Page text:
There was a major scandal in the life of William Hazlitt. In 1819 Hazlitt was unable to pay the rent for his family, so his wife left him taking their son. On his own at age 42, Hazlitt rented a couple of rooms in London from a tailor named Micaiah Walker. Walker’s 19 year old daughter Sarah would serve Hazlitt his breakfasts, and soon Hazlitt became infatuated with her. Then Hazlitt’s infatuation turned into an obsession. Hazlitt, wanting to marry Sarah, asked his wife for a divorce which was no easy matter at that time, but his wife finally agreed to a Scottish divorce which would allow him to remarry.

Meanwhile another lodger named Tomkins came along, and Sarah also became romantically involved with him. When Hazlitt found out, he became intensely jealous and suspicious of Sarah. Hazlitt alternated between passion, rage and despair.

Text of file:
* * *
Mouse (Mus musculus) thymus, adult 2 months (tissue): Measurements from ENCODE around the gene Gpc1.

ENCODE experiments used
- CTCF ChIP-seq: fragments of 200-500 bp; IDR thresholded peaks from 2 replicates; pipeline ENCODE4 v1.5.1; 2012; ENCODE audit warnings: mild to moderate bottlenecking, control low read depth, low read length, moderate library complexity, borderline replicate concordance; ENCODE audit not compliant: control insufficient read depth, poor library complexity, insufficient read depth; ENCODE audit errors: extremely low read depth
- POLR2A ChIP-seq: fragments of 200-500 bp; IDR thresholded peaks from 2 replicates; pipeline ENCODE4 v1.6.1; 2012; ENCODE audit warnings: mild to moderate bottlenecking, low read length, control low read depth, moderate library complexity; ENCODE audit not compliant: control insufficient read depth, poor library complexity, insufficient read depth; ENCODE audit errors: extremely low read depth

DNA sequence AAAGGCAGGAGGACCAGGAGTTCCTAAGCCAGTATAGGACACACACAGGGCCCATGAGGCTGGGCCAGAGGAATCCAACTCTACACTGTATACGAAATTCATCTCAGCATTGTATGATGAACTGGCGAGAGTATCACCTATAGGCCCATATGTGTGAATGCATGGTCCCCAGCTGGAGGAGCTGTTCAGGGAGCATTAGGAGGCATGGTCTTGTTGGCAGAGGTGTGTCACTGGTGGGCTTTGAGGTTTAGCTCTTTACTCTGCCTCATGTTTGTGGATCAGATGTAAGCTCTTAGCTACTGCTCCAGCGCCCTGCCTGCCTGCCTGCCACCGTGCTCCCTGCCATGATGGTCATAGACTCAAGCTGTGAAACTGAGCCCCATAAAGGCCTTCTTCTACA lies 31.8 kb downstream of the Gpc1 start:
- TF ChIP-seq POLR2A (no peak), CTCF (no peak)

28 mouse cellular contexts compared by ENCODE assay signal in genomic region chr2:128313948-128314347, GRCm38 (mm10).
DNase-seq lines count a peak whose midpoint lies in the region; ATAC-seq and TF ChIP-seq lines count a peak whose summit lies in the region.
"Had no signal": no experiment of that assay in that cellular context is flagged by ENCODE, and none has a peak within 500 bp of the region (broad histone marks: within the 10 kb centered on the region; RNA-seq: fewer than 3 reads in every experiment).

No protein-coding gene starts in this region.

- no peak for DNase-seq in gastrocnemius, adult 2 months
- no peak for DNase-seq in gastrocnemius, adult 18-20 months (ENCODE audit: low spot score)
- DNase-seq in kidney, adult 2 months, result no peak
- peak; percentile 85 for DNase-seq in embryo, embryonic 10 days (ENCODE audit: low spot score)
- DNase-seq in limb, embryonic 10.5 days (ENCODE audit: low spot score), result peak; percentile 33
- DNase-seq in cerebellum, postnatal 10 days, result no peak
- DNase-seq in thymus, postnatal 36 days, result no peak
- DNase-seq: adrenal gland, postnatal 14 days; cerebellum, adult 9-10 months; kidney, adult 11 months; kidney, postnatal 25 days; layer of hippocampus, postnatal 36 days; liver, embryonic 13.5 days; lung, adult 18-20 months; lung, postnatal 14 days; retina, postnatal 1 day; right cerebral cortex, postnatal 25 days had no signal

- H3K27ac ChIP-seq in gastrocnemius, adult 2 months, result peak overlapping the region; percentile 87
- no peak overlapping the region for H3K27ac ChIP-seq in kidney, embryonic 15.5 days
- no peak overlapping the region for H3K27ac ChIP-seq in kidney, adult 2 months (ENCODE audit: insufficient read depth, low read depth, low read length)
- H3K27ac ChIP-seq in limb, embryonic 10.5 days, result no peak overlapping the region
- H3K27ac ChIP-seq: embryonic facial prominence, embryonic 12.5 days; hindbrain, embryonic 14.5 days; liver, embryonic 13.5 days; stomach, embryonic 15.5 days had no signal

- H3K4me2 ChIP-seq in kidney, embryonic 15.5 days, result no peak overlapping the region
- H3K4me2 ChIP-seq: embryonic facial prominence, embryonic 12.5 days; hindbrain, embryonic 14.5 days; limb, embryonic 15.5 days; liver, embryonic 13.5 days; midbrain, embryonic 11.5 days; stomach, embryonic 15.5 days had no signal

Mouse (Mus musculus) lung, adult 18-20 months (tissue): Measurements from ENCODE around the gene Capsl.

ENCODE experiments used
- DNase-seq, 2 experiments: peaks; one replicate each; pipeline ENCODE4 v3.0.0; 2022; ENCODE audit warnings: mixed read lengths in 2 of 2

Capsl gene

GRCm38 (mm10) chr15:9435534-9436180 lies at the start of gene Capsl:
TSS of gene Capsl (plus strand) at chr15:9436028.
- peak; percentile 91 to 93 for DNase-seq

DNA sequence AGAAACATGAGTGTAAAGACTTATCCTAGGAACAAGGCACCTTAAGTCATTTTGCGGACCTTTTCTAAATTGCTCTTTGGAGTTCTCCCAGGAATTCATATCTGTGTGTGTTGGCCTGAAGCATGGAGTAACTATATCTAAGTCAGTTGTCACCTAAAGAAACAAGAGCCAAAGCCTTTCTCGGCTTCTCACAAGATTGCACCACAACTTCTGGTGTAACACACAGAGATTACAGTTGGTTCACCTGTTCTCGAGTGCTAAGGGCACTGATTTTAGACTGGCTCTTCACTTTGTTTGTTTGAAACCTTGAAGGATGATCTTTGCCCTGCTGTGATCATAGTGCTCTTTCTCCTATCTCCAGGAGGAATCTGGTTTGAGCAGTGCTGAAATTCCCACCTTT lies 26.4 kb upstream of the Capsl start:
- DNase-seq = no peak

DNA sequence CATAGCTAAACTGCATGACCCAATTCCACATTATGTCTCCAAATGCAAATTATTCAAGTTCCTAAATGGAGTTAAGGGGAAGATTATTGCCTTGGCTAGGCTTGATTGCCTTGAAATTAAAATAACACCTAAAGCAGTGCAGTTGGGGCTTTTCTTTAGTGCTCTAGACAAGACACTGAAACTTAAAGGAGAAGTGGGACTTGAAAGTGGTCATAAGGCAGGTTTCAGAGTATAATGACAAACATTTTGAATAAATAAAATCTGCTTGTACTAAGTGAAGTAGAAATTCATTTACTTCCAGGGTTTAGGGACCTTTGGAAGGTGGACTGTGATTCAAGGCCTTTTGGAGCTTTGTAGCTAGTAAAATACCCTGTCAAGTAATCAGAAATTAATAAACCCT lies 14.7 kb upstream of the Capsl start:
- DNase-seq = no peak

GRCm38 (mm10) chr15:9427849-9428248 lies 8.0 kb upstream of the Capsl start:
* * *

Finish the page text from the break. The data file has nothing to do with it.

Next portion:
Love turns, with little indulgence, to indifference or disgust: hatred alone is immortal.”

In order to determine Sarah’s real character, Hazlitt persuaded an acquaintance to take lodgings in the Walkers’ building and attempt to seduce Sarah. The seduction appeared to be succeeding although ultimately did not.

Hazlitt told his tale of romantic woe to his friends and anyone else who would listen. He even wrote a novella, ‘Liber Amoris’, which was a thinly disguised fictional account of his personal romantic woes. This novella was panned more for moral reasons than on aesthetic grounds. I plan to read and review it here soon.

Let me end with a few additional quotes from William Hazlitt:

Any one may mouth out a passage with theatrical cadence or get upon stilts to tell his thoughts. But to write or speak with propriety and simplicity is a more difficult task.”

We are never so much disposed to quarrel with others as when we are dissatisfied with ourselves.”

The love of liberty is the love of others; the love of power is the love of ourselves.”

He will never have true friends who is afraid of making enemies.”

Prejudice is the child of ignorance.”

The art of conversation is the art of hearing as well as of being heard.”

Look up, laugh loud, talk big, keep the color in your cheek and the fire in your eye, adorn your person, maintain your health, your beauty, and your animal spirits.”